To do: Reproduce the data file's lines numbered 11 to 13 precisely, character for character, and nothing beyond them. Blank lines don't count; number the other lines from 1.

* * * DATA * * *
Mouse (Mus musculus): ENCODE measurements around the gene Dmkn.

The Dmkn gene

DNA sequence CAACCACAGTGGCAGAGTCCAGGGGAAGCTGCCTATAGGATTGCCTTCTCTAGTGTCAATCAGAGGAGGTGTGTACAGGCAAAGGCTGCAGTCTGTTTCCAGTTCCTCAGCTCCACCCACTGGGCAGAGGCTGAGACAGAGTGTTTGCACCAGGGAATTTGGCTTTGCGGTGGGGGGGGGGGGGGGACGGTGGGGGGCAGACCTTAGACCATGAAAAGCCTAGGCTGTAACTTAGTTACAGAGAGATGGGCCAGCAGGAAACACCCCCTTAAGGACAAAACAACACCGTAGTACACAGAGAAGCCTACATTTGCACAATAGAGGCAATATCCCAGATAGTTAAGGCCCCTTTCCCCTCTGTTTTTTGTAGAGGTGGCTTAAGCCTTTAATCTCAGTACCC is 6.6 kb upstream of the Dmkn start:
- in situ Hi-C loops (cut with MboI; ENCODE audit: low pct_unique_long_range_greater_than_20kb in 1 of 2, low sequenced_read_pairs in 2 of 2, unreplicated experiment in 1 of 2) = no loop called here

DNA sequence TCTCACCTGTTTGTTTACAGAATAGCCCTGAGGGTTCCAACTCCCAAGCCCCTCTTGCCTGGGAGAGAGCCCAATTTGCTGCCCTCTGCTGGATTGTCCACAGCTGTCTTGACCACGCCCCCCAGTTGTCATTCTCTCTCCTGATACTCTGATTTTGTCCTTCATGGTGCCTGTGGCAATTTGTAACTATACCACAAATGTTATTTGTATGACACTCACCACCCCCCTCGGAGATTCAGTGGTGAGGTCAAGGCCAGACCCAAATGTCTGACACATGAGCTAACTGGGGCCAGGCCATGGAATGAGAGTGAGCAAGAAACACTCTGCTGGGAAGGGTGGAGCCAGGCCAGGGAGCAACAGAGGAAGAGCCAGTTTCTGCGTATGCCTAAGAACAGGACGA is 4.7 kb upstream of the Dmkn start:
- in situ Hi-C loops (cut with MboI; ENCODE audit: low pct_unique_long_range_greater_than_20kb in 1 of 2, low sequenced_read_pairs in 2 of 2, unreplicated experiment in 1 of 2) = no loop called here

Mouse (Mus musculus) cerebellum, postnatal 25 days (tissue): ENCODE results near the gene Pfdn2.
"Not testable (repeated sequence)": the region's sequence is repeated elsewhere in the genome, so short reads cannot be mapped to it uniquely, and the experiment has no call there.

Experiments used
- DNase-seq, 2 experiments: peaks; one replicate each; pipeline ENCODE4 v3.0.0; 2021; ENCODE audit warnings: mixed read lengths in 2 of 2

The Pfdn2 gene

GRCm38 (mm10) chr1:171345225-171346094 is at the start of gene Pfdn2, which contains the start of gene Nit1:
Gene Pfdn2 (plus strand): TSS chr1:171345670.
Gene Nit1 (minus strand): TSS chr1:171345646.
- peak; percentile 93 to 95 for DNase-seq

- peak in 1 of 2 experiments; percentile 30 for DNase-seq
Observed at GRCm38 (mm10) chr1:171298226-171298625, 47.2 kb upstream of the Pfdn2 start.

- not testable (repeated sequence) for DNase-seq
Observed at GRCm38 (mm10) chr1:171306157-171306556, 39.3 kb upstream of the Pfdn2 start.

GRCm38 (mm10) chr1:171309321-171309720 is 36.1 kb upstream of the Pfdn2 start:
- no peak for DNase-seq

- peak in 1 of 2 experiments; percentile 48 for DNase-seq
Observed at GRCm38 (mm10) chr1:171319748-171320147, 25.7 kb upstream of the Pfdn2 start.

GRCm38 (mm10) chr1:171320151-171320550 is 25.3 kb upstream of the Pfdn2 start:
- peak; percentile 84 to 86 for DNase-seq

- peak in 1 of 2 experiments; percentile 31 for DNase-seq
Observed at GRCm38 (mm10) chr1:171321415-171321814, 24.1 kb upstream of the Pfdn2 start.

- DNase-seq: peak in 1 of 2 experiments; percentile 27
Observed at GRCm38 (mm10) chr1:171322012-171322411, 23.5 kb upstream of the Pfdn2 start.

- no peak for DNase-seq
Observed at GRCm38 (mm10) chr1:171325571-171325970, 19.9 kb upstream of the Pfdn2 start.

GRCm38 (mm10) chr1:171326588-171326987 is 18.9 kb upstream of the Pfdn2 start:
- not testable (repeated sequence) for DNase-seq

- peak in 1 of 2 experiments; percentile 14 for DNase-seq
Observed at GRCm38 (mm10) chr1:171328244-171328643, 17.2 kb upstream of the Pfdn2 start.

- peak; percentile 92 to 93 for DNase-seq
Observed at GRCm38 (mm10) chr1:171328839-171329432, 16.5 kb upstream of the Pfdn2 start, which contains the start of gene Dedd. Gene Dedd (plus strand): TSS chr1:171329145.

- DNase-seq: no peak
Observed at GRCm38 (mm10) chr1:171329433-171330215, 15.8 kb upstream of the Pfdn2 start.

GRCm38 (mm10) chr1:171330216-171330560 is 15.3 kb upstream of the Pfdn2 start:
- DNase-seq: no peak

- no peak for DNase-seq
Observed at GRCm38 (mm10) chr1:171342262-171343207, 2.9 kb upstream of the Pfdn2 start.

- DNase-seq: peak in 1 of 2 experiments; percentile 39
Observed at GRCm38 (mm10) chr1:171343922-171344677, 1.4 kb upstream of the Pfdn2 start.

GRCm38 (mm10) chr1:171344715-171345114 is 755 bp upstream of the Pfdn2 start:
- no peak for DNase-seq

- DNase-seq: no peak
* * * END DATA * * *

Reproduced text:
The Pfdn2 gene

GRCm38 (mm10) chr1:171345225-171346094 is at the start of gene Pfdn2, which contains the start of gene Nit1:
Gene Pfdn2 (plus strand): TSS chr1:171345670.